Paroxysmal sympathetic hyperactivity

Despite most people thinking M.E is merely just a bit of tiredness, one of my worst symptoms is just the opposite. My nervous system is in a permanent state of hyper arousal, or fight or flight mode. I produce too much adrenaline whilst somehow being crushingly exhausted at the same time.

Now my symptoms seem to fit the following even though I have never been diagnosed – only with POTS and syncope (fainting). My cardiologist doesn’t really know what to do with me but the following makes a lot of sense. Hydrocephalus is associated with Ehlers Danlos Syndrome which I have so this is definitely worth following up.

Paroxysmal sympathetic hyperactivity (PSH) is a syndrome that causes episodes of increased activity of the sympathetic nervous system. Hyperactivity of the sympathetic nervous system can manifest as increased heart rate, increased respiration, increased blood pressure, diaphoresis, and hyperthermia.[1] Previously, this syndrome has been identified as general dysautonomia but now is considered a specific form of it. It has also been referred to as paroxysmal sympathetic instability with dystonia, or PAID, and sympathetic storm. Recently, however, studies have adopted the name paroxysmal sympathetic hyperactivity to ensure specificity.[2] PSH is observed more in younger patients than older ones. It is also seen more commonly in men than women.[2] There is no known reason why this is the case, although it is suspected pathophysiological links may exist. In patients surviving traumatic brain injury, the occurrence of these episodes is one in every three. PSH can also be associated with severe anoxia, subarachnoid and intracerebral hemorrhage, and hydrocephalus.[3]

When I get these episodes my temperature goes up and I BURN, literally, my body feels like it’s on fire and my face goes bright red, my pupils dilate and my heart rate goes up to around 130 bpm. It feels like being on the magic roundabout. I drip with sweat, and when I say drip I mean pouring from my scalp down my face and onto the floor in puddles. I have to bathe twice or three times a day.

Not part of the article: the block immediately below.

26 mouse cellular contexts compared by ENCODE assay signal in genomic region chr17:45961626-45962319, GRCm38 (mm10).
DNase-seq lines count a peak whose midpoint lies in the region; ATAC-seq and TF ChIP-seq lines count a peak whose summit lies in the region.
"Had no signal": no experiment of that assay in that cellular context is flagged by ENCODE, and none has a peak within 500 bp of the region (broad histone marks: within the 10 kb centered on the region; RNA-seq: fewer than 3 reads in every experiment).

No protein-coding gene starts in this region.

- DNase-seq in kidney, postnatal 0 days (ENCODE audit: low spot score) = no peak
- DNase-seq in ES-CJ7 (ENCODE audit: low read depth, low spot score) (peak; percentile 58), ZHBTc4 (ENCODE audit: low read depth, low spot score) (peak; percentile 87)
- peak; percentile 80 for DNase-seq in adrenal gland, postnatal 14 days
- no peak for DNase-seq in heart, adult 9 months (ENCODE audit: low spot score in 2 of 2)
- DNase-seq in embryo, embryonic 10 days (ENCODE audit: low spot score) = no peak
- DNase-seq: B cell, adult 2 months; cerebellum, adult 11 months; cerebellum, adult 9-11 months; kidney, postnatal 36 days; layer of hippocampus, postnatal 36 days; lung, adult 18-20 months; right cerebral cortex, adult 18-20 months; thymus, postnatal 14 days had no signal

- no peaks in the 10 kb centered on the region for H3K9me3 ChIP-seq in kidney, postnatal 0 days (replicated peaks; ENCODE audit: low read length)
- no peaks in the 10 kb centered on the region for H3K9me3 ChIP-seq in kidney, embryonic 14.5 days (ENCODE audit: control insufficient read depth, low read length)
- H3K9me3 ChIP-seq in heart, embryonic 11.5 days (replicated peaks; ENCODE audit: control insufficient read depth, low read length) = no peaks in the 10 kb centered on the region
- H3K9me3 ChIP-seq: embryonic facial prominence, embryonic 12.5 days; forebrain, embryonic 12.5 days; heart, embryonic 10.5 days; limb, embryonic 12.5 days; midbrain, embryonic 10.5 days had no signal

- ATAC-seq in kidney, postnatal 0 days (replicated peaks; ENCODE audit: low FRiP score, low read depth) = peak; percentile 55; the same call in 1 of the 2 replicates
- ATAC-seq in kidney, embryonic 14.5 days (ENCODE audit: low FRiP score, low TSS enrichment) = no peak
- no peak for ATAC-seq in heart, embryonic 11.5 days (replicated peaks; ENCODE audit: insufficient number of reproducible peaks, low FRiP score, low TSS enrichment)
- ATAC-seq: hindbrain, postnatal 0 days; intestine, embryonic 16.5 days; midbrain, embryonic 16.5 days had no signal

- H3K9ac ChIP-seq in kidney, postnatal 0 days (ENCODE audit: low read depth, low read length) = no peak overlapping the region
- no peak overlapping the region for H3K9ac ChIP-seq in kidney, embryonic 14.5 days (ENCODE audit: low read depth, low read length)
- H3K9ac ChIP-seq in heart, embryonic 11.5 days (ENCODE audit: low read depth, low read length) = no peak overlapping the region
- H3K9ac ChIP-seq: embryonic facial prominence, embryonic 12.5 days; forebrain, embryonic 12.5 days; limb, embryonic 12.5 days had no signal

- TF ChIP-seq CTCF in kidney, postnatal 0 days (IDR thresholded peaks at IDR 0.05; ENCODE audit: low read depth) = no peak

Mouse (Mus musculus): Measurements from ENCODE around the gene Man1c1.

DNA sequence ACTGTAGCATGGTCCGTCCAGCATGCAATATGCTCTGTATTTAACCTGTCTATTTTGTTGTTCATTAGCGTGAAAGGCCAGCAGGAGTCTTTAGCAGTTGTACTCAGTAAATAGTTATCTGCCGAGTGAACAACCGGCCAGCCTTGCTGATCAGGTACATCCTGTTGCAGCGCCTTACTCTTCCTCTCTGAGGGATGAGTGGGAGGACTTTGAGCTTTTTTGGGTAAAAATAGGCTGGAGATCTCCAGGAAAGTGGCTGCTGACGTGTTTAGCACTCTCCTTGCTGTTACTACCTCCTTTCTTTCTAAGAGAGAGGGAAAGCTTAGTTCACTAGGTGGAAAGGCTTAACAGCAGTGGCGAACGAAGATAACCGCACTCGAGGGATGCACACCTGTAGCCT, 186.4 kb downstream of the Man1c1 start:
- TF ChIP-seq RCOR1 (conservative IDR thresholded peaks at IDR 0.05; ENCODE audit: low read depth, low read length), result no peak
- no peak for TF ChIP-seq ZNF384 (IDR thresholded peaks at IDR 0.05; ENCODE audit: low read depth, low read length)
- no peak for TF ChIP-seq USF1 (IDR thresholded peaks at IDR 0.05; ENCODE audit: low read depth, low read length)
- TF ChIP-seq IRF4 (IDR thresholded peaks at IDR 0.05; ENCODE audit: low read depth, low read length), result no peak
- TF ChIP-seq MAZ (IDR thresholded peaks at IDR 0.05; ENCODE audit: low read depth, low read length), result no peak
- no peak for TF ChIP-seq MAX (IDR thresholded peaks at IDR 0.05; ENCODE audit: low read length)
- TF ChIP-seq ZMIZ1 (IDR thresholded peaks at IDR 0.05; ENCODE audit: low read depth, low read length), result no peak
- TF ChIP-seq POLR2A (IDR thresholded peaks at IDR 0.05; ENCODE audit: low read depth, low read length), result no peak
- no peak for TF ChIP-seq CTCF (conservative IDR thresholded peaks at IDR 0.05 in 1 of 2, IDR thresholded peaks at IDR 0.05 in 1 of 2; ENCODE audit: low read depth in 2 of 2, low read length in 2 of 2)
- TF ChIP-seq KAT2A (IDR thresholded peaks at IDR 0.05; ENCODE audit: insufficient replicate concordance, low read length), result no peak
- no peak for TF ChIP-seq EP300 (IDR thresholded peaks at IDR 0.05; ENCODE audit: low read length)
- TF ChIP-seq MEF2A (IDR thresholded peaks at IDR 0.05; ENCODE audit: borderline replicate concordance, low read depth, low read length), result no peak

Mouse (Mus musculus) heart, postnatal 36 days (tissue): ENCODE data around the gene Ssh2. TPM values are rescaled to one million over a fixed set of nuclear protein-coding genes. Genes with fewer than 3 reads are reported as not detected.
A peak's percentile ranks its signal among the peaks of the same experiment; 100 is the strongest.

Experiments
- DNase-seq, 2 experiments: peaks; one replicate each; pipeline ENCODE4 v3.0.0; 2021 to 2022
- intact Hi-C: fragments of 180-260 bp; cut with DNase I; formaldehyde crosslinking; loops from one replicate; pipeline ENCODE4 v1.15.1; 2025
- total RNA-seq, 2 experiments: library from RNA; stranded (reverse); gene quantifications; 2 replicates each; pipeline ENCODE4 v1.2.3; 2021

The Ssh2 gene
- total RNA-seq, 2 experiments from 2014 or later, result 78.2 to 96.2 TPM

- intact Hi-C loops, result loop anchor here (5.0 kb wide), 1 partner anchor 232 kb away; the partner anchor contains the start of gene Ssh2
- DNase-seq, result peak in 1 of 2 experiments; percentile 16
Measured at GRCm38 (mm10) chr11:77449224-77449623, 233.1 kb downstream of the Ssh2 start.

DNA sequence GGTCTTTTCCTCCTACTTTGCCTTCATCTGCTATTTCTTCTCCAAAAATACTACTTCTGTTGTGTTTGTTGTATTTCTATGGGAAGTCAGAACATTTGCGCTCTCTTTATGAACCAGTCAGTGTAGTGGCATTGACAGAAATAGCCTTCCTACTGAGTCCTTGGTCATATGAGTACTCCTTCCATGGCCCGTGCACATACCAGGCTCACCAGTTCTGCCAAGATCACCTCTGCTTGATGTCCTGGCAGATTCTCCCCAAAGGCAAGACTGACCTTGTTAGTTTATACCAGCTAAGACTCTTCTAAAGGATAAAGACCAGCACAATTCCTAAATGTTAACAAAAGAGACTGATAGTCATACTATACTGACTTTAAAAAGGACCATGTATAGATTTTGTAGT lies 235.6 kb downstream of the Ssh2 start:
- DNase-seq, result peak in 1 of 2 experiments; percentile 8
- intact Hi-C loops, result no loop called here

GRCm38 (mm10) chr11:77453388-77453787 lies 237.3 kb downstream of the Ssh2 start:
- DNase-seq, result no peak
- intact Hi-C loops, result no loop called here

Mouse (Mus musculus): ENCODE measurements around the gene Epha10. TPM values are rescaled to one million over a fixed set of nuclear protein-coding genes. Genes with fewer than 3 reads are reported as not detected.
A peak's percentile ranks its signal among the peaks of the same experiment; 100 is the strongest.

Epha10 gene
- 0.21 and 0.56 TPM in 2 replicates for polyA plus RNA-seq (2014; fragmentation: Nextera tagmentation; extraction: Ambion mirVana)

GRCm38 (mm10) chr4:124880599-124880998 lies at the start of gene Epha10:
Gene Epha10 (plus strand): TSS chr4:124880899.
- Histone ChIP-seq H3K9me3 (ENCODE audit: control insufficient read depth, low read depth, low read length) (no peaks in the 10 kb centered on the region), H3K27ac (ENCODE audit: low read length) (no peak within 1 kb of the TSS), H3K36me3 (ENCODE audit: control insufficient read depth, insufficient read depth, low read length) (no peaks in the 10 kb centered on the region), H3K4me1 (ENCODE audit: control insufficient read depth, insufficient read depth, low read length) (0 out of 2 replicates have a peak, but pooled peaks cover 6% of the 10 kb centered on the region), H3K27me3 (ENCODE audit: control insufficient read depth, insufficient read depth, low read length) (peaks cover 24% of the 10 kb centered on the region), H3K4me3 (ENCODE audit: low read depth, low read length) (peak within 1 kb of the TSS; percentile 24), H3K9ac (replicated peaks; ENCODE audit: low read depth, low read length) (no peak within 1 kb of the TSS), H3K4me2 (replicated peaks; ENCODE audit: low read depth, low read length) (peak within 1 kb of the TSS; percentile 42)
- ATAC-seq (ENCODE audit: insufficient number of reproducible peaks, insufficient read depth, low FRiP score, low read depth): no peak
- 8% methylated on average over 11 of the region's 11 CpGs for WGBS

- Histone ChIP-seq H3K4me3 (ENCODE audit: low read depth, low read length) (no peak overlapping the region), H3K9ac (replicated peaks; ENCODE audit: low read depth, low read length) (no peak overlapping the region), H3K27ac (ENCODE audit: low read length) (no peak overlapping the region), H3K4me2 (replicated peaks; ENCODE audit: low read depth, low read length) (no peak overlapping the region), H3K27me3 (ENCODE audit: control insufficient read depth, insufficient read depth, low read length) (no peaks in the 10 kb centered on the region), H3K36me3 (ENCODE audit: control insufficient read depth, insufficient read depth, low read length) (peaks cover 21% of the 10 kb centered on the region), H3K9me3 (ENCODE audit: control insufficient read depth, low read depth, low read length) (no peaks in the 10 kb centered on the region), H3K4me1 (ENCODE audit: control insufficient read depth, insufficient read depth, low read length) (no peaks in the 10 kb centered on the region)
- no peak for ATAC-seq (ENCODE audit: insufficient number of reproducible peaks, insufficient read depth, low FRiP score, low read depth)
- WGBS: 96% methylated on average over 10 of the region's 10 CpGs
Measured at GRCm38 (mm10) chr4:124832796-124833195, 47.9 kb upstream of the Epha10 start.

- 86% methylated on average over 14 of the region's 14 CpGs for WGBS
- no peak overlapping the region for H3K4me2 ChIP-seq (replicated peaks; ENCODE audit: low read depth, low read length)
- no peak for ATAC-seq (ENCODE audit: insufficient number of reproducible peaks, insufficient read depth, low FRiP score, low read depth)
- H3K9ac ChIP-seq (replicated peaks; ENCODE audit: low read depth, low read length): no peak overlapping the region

I also shake and tremor like I have Parkinson’s Disease, I cannot even hold a fork. I get myoclonic jerks, my legs will spasam and jerk themselves about like they have a mind of their own (pity they don’t when it comes to walking!).

When the symptoms become too bad, I get seizures. I am on pregabalin but it doesn’t help these symptoms.

I told my doctor how bad it was getting and he suggested a low dose of Clonazepam, one three times a day to calm things down.

In the mornings I definitely felt calmer, my heart rate felt steady. I still shook a bit but I was definitely feeling no fight / flight symptoms.

Afternoons are the worst. For some reason my autonomic nervous system goes berserk and that’s when the seizures kick in and I get this whooshing / fluttering rushing up and down my arms and legs which is just horrible and no doctor has been able to tell me what it is, I just get on with it. The afternoon dose of Clonazepam isn’t really helping the situation as its not strong enough but it’s all a work in progress.

It’s really hard to control as anything like light, sound, smell and movement can trigger it off.

Cort Johnson says the following on his website:

The vagus nerve is a big deal in more ways than one. Not only is it responsible for telling the ‘fight/flight response’ to go to sleep, it’s also the conduit through which most of the body’s immune signals get to the brain and through which the brain’s immune signals pass through to the body. The anti-cholinergic functions of the vagus nerve make it a key part of the anti-inflammatory response.  Low PNS activity is associated with increased inflammation, making it no surprise that reduced PNS activity is common in cardiovascular disorders. An over-active sympathetic nervous system, for instance, is believed to skew the immune response in the Th2 direction resulting in increased antibody production and decreased protection against intracellular pathogens.  Turning the SNS down could then improve antiviral defenses and reduce autoimmune processes.

Read more: System Reset: New Way To Reduce Fight or Flight Response Found

This makes total sense to me – I cannot sleep either.

I am seeing an Endocrinologist soon about my raised cortisol so I will see if that is related to my symptoms and keep you posted!


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